Yamakasa, like the ritual serving of tea by the Nambo Ryu school to the spirits of Kushida Shrine in Hakata, is a convenient visual shorthand for the otherworldliness of Japanese culture. While such cultural practices are comprehensible in terms of discourses of purity associated with Shinto beliefs and practices in the case of Yamakasa, and the sacred tea text called Nambo Roku in the case of the Nambo Ryu school, they also function as an internal other for citizens of the modern Japanese state. As remnants of pre-modern rationalities, these performances of sacramental manhood and their subsequent dispersal in a variety of media are accompanied by various levels of commodification.

Colonialism and Emasculation in Yu Dafu’s Short Stories
Flair Donglai Shi, MA Candidate, Comparative Literature, University College London

Yu Dafu (1896-1945) is one of the most significant writers from China’s May Fourth period (1915-1921), which is an semi-colonial era marked by China’s identity crisis in its struggles between indigenous traditions and Western forms of modernity. Chinese literary productions of this period are heavily influenced by this sense of collective shame as a backward nation in its encounters with “superior” others, including a most ambivalent one, Japan. This paper attempts to analyze the intricate politico-historical and psychological mechanisms behind this decadent “national shame” through detailed readings of three of Yu Dafu’s short stories: Hollowness (Kongxu) (1922), Moving South (Nanqian) (1921) and Sinking (Chenlun) (1921). It will explore the ways in which Yu Dafu produce different dialectics of national shame and nationalism, including his usage of Japanese female characters in the stories. Importantly, it will be argued that the intertwinement of the emotional forces of shame and revenge contributes greatly to the decline of the individual psyche in the stories. It will be argued that there are intricate interconnections between sexuality and nationalism, as manifested in the interactions between the protagonists and the Japanese women in the stories, and argues that such connections, which push the protagonists’ obsession with China to a self-victimizing/self-destructive extreme, are auto-colonial in nature. It will adopt the Freudian theories on Melancholia to argue that the lack of revenge as a post-colonial catharsis constitutes a central theme of Yu Dafu’s stories.

From Dashu (Charming Uncle) to Xiao Xianrou (Little Fresh Flesh): The Masculine Ideals and Women’s Desires in Contemporary China
Pi Chenying, PhD Candidate, Visual and Media Anthropology, Heidelberg University

In 2014, an influential magazine in China New Weekly presented a cover story titled “Ugly Chinese Men,” epitomizing ongoing discussions in recent years that denounce a wide range of attributes—from taste of clothing to value system— that Chinese men tend to possess. A prominent argument is that while Chinese women, especially professional women in big cities like Shanghai, are on par with global trends and have modern lifestyles, their male peers are lagging far behind. A most recent target is the philosopher Zhou Guoping because his current and past writings have preached that the ideal woman should be a supportive and caring wife according to his critics. What is intriguing about those men-bashing discourses is that they are predominately a feminine (feminist?) and at the same time urban and middle class construction. It reveals that masculinity, imagined as the Other, is an important site for women to craft their desires and negotiate identities.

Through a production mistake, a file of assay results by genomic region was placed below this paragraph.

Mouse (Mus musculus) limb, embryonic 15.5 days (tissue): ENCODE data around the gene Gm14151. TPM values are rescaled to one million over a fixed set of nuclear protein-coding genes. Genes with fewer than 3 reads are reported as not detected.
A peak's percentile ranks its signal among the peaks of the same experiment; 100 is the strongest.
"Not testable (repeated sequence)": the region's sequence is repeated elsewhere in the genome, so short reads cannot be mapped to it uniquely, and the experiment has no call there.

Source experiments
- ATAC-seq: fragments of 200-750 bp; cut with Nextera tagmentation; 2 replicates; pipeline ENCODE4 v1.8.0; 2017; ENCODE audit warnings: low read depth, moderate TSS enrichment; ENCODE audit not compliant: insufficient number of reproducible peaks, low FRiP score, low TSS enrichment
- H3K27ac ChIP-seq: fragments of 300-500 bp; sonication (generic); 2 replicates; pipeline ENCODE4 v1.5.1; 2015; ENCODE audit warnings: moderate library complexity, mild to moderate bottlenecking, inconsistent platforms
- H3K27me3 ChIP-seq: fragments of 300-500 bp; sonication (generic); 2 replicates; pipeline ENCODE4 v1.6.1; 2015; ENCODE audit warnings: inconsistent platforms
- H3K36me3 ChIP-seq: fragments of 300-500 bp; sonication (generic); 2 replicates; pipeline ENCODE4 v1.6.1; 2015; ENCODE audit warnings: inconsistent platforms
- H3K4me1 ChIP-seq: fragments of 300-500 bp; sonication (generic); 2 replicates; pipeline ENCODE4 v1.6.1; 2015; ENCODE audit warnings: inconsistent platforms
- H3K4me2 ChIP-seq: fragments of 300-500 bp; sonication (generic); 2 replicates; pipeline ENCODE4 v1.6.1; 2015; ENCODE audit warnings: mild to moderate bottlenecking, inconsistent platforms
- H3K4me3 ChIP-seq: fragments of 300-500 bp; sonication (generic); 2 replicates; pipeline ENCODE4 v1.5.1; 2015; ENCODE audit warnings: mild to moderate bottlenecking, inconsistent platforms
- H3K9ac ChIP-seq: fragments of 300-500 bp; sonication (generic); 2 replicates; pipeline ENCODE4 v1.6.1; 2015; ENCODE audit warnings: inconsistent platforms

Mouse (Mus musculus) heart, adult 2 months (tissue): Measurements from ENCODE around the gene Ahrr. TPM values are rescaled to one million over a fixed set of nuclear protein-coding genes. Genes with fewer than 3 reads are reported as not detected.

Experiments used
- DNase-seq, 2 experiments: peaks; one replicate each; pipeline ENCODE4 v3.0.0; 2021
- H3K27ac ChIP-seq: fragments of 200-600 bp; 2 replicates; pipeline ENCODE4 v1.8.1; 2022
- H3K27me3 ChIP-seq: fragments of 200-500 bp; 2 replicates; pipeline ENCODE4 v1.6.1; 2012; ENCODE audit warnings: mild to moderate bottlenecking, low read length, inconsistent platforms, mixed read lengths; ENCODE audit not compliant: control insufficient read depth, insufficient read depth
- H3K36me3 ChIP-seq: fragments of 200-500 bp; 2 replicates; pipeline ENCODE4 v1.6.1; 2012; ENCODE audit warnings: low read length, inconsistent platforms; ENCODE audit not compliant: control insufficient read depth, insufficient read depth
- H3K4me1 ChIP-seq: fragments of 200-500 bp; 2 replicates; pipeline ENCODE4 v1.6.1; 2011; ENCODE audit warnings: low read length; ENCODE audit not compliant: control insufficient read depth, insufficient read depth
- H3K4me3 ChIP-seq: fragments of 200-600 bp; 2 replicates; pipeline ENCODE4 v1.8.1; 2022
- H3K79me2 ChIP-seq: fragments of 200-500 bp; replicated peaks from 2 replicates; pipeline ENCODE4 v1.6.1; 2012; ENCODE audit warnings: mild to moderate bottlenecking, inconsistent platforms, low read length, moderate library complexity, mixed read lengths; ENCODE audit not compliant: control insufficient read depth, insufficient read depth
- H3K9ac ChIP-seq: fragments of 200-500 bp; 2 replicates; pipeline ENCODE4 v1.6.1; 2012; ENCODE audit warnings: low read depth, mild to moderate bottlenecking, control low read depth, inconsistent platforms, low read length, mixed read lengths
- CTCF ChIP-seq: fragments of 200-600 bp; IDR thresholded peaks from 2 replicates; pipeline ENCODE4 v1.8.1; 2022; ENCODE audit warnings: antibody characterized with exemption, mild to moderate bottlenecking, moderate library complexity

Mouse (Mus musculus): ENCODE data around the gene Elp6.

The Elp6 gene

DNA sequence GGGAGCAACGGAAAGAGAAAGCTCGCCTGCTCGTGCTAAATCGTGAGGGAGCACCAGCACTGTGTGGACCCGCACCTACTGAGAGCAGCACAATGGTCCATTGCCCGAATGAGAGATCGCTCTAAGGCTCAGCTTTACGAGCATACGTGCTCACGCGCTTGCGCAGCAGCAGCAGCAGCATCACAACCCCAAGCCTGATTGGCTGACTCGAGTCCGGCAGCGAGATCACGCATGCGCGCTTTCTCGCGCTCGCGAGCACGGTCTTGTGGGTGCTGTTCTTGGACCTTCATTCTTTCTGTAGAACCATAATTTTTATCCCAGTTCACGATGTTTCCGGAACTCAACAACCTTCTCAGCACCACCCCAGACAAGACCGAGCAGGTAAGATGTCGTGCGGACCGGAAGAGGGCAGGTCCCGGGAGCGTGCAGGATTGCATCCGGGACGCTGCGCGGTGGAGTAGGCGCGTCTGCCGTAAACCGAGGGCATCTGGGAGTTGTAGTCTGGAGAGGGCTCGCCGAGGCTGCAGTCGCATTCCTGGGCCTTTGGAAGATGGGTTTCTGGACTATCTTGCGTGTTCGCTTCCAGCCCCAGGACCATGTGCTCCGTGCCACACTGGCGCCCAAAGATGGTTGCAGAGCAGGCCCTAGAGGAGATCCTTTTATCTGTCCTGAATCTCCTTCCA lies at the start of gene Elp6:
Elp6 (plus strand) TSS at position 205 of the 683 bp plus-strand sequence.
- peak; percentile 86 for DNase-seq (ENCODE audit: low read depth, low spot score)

Alongside the ugly Chinese men are other celebrated male images like dashu (charming uncle), nuannan (ordinary but caring men), xiao xianrou (little fresh flesh), and gaymi (gay best friend). With young urban women’s purchasing power expanding at least as perceived by the culture industry, masculinities increasingly become important commodities carefully crafted for female consumers. Dramatic reconfigurations of masculinities, like the emergence of the above-mentioned four types, are taking place in Chinese popular culture nowadays. This paper will therefore analyze and decode hit male images and stars that Chinese women are enamored of, excavating what markers of desirable masculinities are foregrounded but also contested; examining how different markers, like the male body, wealth, social status, personality, sexuality, and etc. interact in different types of desirable men; and interrogating how women’s desires and actually what desires are projected onto and entangled with those masculinities.

Global and local phallic creativity: Intertextuality in Feng Tang’s construction of masculinity
Pamela Hunt, PhD Candidate, Chinese, SOAS, University of London

Feng Tang (冯唐, born 1971) is a self-proclaimed ‘audacious’ writer, known for his frank exploration of sexuality, youth, and the dynamics of power and rebellion. In his fiction and nonfiction, Feng also regularly explores the process of writing itself. Within these themes, he works to construct an ideal of masculinity that is predicated on what I call ‘phallic creativity’: Feng draws a clear connection between literary production and a performance of masculinity that is heterosexually virile, sexually attractive, and subversive.

In keeping with his (carefully cultivated) image as a cosmopolitan man, Feng draws inspiration from outside of China in his discussion of both writing and masculinity. In this paper I discuss Feng’s habitual references to Western literature, and his great admiration of two authors in particular: DH Lawrence and Henry Miller. In a process of translingual practice, Feng interprets Lawrence and Miller as ‘free’ men who, by writing about sex and sexuality, dared to ‘swim against the tide’. The works and lifestyles of these so-called literary rebels form a crucial part of Feng’s celebration of a masculinity that is based on phallic creativity. Yet Feng is by no means simply setting a liberated West against a repressed China. This paper also considers his frequent references to pre-modern literature and literary practices in China. In particular, Feng employs the image of the caizi to further strengthen the tie between writing, sexuality and masculinity. As such, Feng’s masculine ideal is an amalgamation of the global and the local, presenting him as a long-standing feature of China’s cultural heritage which, Feng asserts, also has its place in the globalized present.

I conclude with a consideration of how this transnational phallic creativity affects women in Feng’s work, arguing that his construction of a rebellious, virile writing male effectively renders female characters – and female authors – silent.